Running a red light in Kansas City, Missouri is now treated as if the owner of the vehicle parked illegally in the middle of an intersection under city code changes unanimously adopted Thursday. That makes it a crime to own a vehicle that is “located” within an intersection after the light turns red. Officials embraced this legal contortions to avoid having to offer full due process rights to motorists, since Missouri is one of the few states in the nation where red light light cameras are in use without the approval of the state legislature. State law requires the assessment of points on a driver convicted of any moving violation, so the new ordinance turns the moving violation of red light running into a parking violation so that the city does not have to prove who was driving.
“The violation is not driving into the intersection but owning a vehicle that is found in the intersection while the light is emitting a steady red light,” city staff explained in a memo.
Under the previous red light camera ordinance, it was presumed the owner of the vehicle was likely to be its owner, placing the burden on the owner to prove otherwise. Under the new language, it does not matter.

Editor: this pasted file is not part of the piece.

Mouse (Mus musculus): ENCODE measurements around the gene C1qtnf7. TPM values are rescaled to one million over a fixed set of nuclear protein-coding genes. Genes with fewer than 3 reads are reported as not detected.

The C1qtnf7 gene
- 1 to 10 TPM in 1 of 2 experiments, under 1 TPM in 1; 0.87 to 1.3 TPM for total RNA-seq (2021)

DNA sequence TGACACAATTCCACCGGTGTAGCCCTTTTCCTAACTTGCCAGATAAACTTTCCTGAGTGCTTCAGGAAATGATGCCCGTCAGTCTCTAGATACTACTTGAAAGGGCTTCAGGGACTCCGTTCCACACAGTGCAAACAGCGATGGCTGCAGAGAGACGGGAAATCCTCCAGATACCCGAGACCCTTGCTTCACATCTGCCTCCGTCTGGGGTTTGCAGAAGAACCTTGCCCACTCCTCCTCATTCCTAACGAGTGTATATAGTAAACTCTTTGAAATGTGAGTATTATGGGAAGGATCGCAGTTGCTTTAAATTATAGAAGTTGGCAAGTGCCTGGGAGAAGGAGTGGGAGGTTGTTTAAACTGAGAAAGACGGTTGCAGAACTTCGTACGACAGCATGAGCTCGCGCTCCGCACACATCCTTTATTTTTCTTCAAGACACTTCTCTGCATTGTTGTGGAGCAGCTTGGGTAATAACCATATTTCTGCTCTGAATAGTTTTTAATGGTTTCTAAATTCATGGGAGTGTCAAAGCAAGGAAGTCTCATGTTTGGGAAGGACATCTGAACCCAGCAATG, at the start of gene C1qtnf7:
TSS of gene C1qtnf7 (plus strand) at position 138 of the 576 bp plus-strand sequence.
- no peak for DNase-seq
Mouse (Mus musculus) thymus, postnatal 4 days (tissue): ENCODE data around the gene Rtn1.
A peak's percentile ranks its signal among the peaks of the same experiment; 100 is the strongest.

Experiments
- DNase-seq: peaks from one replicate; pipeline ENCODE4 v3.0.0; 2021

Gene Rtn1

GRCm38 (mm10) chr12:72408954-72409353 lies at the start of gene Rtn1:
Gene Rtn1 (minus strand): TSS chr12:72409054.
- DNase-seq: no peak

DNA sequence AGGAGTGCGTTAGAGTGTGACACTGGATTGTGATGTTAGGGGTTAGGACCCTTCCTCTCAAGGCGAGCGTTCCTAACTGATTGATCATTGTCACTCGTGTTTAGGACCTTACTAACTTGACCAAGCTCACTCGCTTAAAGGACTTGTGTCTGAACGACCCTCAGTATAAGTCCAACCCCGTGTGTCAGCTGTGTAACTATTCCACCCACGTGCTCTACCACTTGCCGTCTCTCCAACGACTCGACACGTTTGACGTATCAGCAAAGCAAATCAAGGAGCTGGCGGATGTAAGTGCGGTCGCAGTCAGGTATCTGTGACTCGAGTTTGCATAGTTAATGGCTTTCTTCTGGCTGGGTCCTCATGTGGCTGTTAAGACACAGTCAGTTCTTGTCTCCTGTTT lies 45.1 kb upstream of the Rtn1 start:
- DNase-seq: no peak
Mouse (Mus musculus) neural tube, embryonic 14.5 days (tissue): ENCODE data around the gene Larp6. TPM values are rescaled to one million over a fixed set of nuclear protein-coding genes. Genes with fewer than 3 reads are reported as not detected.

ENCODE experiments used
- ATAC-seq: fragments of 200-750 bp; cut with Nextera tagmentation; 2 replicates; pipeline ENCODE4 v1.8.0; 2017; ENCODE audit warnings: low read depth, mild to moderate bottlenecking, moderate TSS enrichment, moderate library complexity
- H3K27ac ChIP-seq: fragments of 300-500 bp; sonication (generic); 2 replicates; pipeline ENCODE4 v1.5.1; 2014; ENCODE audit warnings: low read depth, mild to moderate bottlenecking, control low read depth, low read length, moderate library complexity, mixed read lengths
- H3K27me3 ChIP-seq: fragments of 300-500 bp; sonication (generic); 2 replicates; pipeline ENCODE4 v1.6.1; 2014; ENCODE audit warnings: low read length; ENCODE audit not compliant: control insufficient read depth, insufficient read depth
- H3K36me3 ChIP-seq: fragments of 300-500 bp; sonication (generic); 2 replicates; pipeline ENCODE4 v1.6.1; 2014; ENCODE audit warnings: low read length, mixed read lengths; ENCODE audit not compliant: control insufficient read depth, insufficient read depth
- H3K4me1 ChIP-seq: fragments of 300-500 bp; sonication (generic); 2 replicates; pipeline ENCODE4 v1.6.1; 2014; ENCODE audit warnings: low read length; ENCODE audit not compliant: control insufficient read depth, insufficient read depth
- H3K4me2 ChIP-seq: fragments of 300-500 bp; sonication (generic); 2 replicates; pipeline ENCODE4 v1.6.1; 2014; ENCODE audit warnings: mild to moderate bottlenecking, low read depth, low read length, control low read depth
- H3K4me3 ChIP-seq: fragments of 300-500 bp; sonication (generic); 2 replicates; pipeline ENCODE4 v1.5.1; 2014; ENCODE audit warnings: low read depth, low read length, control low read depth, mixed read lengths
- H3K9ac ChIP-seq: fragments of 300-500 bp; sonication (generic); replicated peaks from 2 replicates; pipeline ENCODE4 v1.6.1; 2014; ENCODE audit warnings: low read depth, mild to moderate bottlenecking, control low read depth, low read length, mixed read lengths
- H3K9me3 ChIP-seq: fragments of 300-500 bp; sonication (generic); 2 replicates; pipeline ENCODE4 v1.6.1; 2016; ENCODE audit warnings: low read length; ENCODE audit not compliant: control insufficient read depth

“So you don’t have to go into the situation of, ‘Well, were you the driver? Oh no, somebody else was the driver.’” Councilman John A. Sharp explained Thursday.
The language is borrowed from the city of Creve Coeur which was ruled lawful last year by an appeals court judge with close family ties to the automated ticketing industry (view decision). Sharp argued this was the primary reason for changing the language.
“The city of Creve Coeur has treated them exactly like a parking violation and their ordinance was approved by the Missouri Court of Appeals,” Sharp said. “So this ordinance would mirror the Creve Coeur ordinance.”
In June, however, a lower court judge specifically signed off on the earlier version of Kansas City’s red light camera ordinance (view ruling). The new version will raise the potential for collecting a significant amount of new revenue by issuing tickets to people regardless of whether they are responsible in any way for the alleged violation.
“The important change is that under our ordinance were were not able to really enforce it for company-owned or corporate-owned vehicles,” Sharp admitted. “And those instances where a company-owned or corporate-owned vehicle and we had a photo of it showing they did it showing the license plate, those citations just weren’t issued.”